JILIA STEPHENS/Director, Rio Grande Community Development Corp.; Community coordinator, South Valley Partners for Environmental Justice; Former GPAB member
p. 528, line 17
" "We" -- I assume meaning the Rio Grande Community Development Corporation -- "urge the New Mexico Environment Department to require complete closure from the US Department of Energy for the safe disposal of the materials in the mixed waste landfill. To do otherwise is to place current and future citizens of New Mexico at risk for hazardous pollution of our environment, as well as a financial burden that our state can ill-afford. With ongoing and future nuclear waste production, as well as existing stockpiles associated with our numerous facilities within New Mexico, allowing a pattern of anything less than full closure of any hazardous and/or nuclear waste depository cannot be tolerated. "The Rio Grande CDC" -- that's Community Development Corporation -- "the South Valley Partners for Environmental Justice and citizens of New Mexico insist that the New Mexico Environment Department take its responsibility for the health and well-being of our environs and its inhabitants with the utmost of seriousness and do the right thing by putting a closure plan in motion."
p. 540, line 10
"I have a lot of friends who work at the labs, and I absolutely support the work of the labs, but this particular project needs to be cleaned up and it needs to move. I'm a small businessman in New Mexico. I run an absolutely clean business, and if New Mexico continues to allow things like the mixed waste landfill, and to simply put a cap on it, I will take my business out of the state and put it somewhere else."
CECILIA CHAVEZ (en Espanol)
p. 630, line 9
"I oppose the proposal of covering with a soil cover this mixed waste dump. With or without the gravel barrier, I'm not in any way convinced that this supposed solution of covering these wastes that are so dangerous will work. The Sandia Laboratories have an opportunity to do something positive, not only for New Mexico as a state, but also for the country and the entire world. There is the opportunity to do it right, respecting this mixed waste dump ... The staff of Sandia can help develop technologies that benefit the world, technologies that can be used to contain other radioactive wastes. We have an opportunity to do something positive, and I am asking you to do the right thing for our children, for our neighbors, for our loved ones, and for those present and those who will be here in the future."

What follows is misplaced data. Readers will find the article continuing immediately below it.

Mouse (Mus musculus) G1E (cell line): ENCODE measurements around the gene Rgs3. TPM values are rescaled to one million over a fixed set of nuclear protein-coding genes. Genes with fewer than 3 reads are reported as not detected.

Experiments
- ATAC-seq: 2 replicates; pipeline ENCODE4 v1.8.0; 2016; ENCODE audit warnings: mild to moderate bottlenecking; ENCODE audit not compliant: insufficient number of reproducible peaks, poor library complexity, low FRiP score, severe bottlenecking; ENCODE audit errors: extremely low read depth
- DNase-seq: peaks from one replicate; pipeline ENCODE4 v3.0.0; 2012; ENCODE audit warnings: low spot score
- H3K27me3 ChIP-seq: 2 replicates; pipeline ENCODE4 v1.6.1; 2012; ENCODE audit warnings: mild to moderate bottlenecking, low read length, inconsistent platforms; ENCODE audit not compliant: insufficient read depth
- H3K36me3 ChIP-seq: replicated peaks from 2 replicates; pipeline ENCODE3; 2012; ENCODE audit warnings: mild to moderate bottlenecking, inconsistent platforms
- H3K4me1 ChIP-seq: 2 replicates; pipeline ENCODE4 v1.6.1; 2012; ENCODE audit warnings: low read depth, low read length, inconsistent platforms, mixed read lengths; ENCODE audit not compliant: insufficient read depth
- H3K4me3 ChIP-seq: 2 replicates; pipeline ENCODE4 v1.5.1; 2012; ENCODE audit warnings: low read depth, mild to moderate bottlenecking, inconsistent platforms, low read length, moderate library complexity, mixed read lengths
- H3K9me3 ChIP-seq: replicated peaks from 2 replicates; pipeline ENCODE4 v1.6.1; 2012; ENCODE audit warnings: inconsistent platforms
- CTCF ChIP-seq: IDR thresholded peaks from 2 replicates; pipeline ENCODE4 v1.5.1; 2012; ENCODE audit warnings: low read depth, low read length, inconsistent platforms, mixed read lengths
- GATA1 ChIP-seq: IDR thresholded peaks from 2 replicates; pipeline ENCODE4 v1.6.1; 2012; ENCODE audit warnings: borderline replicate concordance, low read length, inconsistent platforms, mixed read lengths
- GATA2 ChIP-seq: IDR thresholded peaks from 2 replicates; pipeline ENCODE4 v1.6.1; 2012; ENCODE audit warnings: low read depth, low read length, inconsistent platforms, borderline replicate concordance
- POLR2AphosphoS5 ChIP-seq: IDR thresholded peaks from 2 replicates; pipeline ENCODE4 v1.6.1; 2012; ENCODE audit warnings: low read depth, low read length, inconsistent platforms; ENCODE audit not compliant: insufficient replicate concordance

JANET GREENWALD/Citizens for Alternatives to Radioactive Dumping
p. 631, line 21
"We challenge you to clean up this dump, even though it will drive up the costs for cleaning up radioactive wastes, which goes against the national agenda at this time to reduce those costs in preparation for our nation going into another -- as some people say, a second nuclear age."
p. 635, line 8
"It concerns me greatly that another government agency, Sandia, is possibly going to get away with not having to clean up their mess . . . the main point that I wanted to enter on the record is this, that in order to teach future world generations about responsibility for one's actions, I believe a trend should be started to make people clean up their messes. Let's start with Sandia here in Albuquerque."
p. 639, line 11
"I'm a citizen of Albuquerque. I'm 81 years old. I don't expect to be around 200 years from now, and it may come as not -- it probably doesn't come as a surprise that nobody else in this room is going to be around 200 years from now. I don't know how you feel about it, but I think that it -- I think that we should take care of our problems now. We should do -- we should take care of our problems as they arise. We should pay as we go. That's the conservative attitude, we pay as we go, and, apparently, we don't -- we don't believe that any longer, that it's all right to say -- to have our children and grandchildren have to pay for our errors, but I think that it's time for us to have a change, and I think it's time to stop making this awful, awful waste."